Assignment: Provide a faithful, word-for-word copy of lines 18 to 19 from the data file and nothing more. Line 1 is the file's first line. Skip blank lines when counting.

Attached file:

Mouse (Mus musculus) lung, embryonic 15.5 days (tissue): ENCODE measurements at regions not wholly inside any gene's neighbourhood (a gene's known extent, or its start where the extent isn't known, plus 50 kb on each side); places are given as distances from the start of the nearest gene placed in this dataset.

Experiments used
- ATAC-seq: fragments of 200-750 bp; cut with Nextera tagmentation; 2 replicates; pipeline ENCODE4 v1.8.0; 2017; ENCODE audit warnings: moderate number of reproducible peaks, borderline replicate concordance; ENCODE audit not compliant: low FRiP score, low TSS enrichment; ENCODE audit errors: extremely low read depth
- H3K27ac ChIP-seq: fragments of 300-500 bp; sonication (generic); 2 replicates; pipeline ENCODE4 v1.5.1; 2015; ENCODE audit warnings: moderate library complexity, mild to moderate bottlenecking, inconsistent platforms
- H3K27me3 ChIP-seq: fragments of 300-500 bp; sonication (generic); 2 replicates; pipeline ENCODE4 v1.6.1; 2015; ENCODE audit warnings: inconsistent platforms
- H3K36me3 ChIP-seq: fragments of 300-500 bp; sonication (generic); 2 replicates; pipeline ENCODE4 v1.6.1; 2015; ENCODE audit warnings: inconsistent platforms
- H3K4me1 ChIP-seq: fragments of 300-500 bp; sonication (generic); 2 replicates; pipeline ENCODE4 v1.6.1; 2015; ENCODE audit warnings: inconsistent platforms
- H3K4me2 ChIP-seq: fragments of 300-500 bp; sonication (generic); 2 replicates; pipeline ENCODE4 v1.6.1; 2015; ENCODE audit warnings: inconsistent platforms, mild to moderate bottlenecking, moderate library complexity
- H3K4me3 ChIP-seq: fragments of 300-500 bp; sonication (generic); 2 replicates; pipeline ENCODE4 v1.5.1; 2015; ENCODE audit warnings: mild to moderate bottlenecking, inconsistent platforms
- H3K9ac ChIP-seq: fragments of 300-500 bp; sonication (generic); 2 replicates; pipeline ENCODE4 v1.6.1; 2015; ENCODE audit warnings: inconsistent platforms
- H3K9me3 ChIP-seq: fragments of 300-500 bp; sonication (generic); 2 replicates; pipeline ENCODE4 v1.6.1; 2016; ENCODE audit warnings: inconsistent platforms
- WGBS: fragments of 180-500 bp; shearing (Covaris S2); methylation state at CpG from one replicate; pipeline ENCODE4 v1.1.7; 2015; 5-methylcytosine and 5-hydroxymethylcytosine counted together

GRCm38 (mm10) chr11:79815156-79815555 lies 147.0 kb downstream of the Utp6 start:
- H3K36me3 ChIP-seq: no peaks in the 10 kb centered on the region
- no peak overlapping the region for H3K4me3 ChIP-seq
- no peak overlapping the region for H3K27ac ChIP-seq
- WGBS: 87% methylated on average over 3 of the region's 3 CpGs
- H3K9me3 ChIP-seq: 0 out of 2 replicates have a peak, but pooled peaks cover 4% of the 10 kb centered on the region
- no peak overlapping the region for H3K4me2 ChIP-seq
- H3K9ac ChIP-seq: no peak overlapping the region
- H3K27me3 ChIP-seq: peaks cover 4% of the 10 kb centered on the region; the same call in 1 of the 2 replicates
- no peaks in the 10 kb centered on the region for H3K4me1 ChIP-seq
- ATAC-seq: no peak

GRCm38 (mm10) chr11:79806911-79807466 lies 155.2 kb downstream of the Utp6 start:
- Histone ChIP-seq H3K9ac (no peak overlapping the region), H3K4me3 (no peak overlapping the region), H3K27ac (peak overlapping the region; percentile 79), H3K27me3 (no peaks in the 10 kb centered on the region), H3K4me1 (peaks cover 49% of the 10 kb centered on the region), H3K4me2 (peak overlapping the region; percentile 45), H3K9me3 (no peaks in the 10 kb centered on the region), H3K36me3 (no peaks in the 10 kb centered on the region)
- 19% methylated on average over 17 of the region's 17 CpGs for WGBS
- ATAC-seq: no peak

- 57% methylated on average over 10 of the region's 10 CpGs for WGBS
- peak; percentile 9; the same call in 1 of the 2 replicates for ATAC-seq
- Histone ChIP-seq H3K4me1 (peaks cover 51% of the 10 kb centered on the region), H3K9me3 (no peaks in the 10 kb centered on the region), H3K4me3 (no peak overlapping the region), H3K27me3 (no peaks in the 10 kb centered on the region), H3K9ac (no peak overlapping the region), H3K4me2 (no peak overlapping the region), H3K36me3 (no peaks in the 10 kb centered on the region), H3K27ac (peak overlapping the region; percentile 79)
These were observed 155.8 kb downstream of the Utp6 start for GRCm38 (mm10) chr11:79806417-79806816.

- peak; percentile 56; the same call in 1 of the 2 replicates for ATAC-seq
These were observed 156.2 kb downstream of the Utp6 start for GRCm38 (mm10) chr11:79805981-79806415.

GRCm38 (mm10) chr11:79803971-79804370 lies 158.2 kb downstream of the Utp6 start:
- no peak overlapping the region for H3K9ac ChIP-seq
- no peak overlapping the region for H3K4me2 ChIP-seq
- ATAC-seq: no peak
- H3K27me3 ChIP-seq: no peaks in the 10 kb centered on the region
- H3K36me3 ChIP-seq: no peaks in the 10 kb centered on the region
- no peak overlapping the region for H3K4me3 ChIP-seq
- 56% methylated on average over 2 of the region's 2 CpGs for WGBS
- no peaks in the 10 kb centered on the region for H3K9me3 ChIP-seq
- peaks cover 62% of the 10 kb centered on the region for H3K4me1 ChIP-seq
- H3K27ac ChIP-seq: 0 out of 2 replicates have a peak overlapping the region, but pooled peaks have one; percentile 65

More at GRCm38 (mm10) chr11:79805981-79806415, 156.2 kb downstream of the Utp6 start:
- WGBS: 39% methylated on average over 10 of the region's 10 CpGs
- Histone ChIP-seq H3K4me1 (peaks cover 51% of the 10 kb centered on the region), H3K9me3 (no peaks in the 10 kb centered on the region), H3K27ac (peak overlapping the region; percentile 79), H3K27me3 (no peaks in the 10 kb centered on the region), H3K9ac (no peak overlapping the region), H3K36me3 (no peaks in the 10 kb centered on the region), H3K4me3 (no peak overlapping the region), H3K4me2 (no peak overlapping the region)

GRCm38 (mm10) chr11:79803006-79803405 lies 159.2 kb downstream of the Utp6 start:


- H3K9me3 ChIP-seq: 0 out of 2 replicates have a peak, but pooled peaks cover 4% of the 10 kb centered on the region
- no peak overlapping the region for H3K4me2 ChIP-seq